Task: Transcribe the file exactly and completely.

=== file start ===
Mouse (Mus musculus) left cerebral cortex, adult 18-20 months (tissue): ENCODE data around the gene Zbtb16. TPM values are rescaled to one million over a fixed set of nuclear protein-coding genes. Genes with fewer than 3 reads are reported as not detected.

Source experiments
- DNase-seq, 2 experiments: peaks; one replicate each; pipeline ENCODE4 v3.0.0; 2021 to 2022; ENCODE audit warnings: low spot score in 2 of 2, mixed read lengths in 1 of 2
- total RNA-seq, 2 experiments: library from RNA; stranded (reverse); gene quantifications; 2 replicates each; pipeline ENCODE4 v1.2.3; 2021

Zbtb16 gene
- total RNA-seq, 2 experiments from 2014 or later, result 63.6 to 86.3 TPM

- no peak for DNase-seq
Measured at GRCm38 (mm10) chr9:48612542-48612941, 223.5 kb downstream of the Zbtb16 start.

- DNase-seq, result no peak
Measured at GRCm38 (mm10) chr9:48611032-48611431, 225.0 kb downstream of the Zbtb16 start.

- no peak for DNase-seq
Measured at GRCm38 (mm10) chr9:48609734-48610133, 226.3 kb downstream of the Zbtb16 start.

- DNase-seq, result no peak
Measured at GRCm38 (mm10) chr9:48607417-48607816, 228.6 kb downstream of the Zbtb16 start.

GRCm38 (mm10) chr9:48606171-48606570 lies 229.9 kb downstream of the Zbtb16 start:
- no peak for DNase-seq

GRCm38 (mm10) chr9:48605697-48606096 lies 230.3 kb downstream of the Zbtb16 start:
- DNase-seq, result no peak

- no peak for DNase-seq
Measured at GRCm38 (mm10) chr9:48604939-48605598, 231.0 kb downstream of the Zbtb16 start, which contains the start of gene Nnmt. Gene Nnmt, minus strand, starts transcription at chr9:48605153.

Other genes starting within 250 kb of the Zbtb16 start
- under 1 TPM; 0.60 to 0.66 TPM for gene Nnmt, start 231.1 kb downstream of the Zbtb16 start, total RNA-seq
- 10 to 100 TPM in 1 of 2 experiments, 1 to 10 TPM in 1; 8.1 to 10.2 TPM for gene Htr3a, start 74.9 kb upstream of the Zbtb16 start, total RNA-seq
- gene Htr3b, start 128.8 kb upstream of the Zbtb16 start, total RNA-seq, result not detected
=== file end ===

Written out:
Mouse (Mus musculus) left cerebral cortex, adult 18-20 months (tissue): ENCODE data around the gene Zbtb16. TPM values are rescaled to one million over a fixed set of nuclear protein-coding genes. Genes with fewer than 3 reads are reported as not detected.

Source experiments
- DNase-seq, 2 experiments: peaks; one replicate each; pipeline ENCODE4 v3.0.0; 2021 to 2022; ENCODE audit warnings: low spot score in 2 of 2, mixed read lengths in 1 of 2
- total RNA-seq, 2 experiments: library from RNA; stranded (reverse); gene quantifications; 2 replicates each; pipeline ENCODE4 v1.2.3; 2021

Zbtb16 gene
- total RNA-seq, 2 experiments from 2014 or later, result 63.6 to 86.3 TPM

- no peak for DNase-seq
Measured at GRCm38 (mm10) chr9:48612542-48612941, 223.5 kb downstream of the Zbtb16 start.

- DNase-seq, result no peak
Measured at GRCm38 (mm10) chr9:48611032-48611431, 225.0 kb downstream of the Zbtb16 start.

- no peak for DNase-seq
Measured at GRCm38 (mm10) chr9:48609734-48610133, 226.3 kb downstream of the Zbtb16 start.

- DNase-seq, result no peak
Measured at GRCm38 (mm10) chr9:48607417-48607816, 228.6 kb downstream of the Zbtb16 start.

GRCm38 (mm10) chr9:48606171-48606570 lies 229.9 kb downstream of the Zbtb16 start:
- no peak for DNase-seq

GRCm38 (mm10) chr9:48605697-48606096 lies 230.3 kb downstream of the Zbtb16 start:
- DNase-seq, result no peak

- no peak for DNase-seq
Measured at GRCm38 (mm10) chr9:48604939-48605598, 231.0 kb downstream of the Zbtb16 start, which contains the start of gene Nnmt. Gene Nnmt, minus strand, starts transcription at chr9:48605153.

Other genes starting within 250 kb of the Zbtb16 start
- under 1 TPM; 0.60 to 0.66 TPM for gene Nnmt, start 231.1 kb downstream of the Zbtb16 start, total RNA-seq
- 10 to 100 TPM in 1 of 2 experiments, 1 to 10 TPM in 1; 8.1 to 10.2 TPM for gene Htr3a, start 74.9 kb upstream of the Zbtb16 start, total RNA-seq
- gene Htr3b, start 128.8 kb upstream of the Zbtb16 start, total RNA-seq, result not detected